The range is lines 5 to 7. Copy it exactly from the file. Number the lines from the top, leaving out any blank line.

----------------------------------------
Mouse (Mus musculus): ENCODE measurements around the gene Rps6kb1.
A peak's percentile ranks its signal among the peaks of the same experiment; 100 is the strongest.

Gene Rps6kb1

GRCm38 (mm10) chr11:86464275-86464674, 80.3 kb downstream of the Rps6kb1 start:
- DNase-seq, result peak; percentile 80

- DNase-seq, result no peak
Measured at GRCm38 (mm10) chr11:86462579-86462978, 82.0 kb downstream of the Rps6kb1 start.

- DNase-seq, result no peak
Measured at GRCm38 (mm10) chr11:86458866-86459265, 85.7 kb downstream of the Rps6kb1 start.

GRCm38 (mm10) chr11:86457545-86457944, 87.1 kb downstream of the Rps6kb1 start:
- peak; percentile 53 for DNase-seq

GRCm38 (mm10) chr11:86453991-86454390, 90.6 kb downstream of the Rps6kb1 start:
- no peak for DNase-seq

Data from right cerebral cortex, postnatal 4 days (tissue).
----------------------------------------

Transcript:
- DNase-seq, result peak; percentile 80

- DNase-seq, result no peak
Measured at GRCm38 (mm10) chr11:86462579-86462978, 82.0 kb downstream of the Rps6kb1 start.